The conventional wisdom is that retail stores are on the way out, now that so many Americans buy merchandise through Amazon, eBay and similar online options. Certainly the retail sector is nothing like what it was even 20 years ago.
But a few companies with nimble management have been able to survive and even thrive in the 21st century marketplace, both in terms of earnings and market value. For example, Lululemon Athletica, a popular maker of athletic wear for women, jumped more than 15% in one day earlier this month after it released unexpectedly strong quarterly results.
An even better choice for investors is Tailored Brands (TLRD) - Get Report , the company formerly known as Men's Wearhouse. The firm merged with its perennial rival Jos. A. Bank in 2014, giving it a dominant share of the U.S. men's suit market. Shares fell nearly 3% in Friday trading.
Tailored Brands also surprised Wall Street with its outstanding third-quarter earnings, even more than Lululemon did. Adjusted earnings came in at 68 cents a share, soaring 36% from year-ago levels. Sales at Men's Wearhouse stores were up, and an expected decline at the Jos. A. Bank chain wasn't as bad as the company had feared.
The management had set a goal of reducing costs by $50 million in 2016, largely by closing unprofitable stores. The increase in profitability shows the company is making big progress on that front. During the third quarter, the company closed 83 low-traffic stores, which has enabled it to transfer resources into increasing its online presence.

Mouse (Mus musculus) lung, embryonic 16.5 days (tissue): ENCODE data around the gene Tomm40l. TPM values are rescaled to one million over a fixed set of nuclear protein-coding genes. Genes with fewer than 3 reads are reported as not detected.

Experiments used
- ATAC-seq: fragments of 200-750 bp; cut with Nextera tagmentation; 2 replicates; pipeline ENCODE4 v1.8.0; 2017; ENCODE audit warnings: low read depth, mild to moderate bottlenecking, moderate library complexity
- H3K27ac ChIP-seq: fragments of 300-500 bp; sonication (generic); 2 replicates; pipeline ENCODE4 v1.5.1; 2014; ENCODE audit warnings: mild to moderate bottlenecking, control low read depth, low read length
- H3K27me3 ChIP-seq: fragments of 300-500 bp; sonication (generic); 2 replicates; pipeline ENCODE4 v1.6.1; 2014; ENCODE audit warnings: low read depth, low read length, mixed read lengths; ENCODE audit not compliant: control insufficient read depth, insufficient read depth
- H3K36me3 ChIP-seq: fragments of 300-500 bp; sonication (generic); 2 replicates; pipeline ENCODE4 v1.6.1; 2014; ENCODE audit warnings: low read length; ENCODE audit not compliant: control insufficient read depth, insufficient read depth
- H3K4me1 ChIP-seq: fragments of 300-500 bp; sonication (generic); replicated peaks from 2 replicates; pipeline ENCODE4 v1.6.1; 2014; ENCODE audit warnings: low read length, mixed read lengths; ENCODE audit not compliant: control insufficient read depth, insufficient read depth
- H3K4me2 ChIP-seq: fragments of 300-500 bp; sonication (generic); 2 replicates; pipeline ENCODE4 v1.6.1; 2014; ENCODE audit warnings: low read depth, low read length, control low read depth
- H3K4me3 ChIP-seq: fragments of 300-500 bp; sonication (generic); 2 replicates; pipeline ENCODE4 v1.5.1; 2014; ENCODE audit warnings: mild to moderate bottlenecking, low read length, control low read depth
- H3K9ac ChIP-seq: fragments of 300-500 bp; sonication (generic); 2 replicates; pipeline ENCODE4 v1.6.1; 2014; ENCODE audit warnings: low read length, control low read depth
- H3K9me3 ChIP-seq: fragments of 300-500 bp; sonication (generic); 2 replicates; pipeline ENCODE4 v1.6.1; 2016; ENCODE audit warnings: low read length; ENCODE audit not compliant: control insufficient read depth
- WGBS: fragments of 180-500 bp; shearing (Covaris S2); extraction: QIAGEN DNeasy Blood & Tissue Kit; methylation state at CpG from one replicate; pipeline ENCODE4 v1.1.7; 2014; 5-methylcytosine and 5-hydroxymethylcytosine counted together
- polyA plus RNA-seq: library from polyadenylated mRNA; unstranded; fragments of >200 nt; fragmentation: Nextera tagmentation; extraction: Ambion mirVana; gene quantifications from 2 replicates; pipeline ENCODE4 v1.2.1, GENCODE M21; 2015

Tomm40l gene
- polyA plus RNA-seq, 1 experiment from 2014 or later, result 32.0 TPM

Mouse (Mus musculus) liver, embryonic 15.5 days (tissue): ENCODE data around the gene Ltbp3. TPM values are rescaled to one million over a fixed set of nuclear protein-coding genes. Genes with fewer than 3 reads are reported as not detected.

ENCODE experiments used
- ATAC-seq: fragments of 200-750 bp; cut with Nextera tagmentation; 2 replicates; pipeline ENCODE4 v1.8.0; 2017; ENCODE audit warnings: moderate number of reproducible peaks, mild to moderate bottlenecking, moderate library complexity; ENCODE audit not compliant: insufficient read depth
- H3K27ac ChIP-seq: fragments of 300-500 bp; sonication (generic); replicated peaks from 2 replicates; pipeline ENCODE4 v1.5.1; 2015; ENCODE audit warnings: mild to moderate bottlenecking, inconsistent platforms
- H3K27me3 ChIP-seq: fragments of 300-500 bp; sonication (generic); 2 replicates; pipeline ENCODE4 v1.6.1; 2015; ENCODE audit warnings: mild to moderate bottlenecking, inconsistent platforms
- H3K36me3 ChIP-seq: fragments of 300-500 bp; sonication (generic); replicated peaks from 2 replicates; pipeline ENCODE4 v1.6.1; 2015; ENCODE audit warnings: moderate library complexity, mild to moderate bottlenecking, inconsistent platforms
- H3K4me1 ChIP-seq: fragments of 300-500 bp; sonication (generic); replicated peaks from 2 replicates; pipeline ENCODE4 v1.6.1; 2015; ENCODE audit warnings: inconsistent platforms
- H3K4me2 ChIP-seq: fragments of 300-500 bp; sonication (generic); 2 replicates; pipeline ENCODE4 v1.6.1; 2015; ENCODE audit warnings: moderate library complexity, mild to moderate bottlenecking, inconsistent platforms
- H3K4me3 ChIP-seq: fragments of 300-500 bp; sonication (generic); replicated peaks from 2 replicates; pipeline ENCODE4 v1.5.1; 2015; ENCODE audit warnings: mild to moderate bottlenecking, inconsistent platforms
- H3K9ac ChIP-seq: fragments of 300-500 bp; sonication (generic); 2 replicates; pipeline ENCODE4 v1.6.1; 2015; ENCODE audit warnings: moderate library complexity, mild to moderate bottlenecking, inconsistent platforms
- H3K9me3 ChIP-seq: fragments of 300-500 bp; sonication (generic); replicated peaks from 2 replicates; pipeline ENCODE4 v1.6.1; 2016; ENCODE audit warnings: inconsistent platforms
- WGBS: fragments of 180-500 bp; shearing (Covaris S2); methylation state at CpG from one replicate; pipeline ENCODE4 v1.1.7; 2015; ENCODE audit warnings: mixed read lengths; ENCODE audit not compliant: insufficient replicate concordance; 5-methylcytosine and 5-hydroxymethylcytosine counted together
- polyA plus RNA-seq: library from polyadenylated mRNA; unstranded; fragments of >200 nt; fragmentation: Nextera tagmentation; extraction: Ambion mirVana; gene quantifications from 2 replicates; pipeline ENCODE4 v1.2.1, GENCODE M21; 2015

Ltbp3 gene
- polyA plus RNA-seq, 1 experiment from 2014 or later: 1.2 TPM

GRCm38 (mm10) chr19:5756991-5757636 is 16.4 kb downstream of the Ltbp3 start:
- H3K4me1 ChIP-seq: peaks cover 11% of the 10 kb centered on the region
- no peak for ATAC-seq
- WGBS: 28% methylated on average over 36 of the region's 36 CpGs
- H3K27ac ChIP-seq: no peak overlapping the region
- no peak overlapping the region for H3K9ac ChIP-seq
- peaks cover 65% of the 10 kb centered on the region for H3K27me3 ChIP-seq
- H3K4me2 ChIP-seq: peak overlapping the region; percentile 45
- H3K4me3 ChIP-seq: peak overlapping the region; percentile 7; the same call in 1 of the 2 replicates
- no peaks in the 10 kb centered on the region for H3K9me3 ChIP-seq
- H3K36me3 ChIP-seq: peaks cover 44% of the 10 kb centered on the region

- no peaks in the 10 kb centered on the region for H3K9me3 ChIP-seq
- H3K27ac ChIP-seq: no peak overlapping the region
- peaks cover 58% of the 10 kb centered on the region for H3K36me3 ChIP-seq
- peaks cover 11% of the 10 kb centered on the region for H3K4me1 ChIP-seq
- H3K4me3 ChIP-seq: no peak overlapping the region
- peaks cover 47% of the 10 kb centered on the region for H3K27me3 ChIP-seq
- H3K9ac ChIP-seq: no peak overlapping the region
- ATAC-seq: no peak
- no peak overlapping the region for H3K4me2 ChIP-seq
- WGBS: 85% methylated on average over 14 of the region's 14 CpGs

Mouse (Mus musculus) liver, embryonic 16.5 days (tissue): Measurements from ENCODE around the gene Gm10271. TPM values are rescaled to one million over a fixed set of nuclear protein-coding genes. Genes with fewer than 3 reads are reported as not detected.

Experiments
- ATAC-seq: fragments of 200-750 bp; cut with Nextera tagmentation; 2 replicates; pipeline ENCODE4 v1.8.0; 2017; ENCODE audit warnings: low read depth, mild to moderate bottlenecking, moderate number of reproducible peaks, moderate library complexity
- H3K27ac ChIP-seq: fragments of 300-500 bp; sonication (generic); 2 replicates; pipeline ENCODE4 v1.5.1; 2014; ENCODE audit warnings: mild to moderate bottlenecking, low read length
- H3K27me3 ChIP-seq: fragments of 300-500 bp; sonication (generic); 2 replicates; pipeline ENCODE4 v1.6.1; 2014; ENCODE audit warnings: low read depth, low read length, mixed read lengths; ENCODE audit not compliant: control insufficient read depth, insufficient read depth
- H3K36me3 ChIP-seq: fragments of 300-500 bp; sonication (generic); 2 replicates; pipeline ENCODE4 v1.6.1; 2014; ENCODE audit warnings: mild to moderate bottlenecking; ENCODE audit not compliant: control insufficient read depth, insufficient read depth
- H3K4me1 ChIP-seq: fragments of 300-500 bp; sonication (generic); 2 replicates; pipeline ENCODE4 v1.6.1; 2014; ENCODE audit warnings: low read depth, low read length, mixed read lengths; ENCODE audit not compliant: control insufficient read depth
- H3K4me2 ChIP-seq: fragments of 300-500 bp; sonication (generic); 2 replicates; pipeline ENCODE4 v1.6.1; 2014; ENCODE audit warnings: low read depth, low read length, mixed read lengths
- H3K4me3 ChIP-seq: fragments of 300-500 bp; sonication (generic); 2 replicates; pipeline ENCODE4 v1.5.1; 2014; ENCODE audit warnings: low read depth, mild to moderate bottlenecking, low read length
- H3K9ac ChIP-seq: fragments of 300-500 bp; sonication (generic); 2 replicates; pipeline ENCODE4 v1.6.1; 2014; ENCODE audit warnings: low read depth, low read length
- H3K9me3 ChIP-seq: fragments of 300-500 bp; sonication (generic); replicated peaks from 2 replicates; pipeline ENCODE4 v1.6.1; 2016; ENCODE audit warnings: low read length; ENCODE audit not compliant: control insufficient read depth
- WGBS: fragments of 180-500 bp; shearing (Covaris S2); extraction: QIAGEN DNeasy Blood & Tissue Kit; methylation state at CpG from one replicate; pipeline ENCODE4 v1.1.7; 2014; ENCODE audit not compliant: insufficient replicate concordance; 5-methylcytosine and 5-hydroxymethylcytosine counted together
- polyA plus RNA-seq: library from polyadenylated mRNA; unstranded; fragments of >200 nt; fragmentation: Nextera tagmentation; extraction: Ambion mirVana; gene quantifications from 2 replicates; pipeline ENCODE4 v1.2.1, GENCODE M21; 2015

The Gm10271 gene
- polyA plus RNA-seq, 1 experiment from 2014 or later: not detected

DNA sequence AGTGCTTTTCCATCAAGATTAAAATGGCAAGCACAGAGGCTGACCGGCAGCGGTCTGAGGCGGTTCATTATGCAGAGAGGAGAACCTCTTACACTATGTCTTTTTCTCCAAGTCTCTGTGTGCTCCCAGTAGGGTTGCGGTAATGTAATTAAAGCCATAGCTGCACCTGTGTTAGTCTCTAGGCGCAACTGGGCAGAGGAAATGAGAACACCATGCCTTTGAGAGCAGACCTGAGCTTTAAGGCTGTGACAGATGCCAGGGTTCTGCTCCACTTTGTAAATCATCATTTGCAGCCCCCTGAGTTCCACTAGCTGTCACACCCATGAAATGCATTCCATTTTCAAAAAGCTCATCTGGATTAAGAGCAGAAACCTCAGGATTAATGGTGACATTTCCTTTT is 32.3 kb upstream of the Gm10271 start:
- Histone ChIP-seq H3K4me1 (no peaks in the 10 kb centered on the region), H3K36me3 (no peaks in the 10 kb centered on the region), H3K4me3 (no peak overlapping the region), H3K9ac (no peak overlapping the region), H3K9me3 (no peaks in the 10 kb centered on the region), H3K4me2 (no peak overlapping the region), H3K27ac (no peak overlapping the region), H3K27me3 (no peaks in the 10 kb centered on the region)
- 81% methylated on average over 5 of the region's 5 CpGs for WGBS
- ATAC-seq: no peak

Tailored Brands now sees adjusted earnings per share for the full year coming in between $1.70 and $1.85 vs. its prior view of $1.55 to $1.85 per share.
While Americans have been purchasing tons of books and electronics online, many still prefer to buy their clothing in bricks-and-mortar stores. Tailored Brands has been trying to hold on to these customers by offering a more engaging sales experience featuring salespeople who are well-informed about the merchandise and know how to create an attractive ensemble.
The company has also been successful in diversifying its products, selling more casual clothing and athletic wear while maintaining brand loyalty among men who wear suits. Increasing the range of clothing is essential for the future, especially in terms of luring elusive "Millennial" customers.
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Tom Scarlett is an independent contributor who at the time of publication owned none of the stocks mentioned.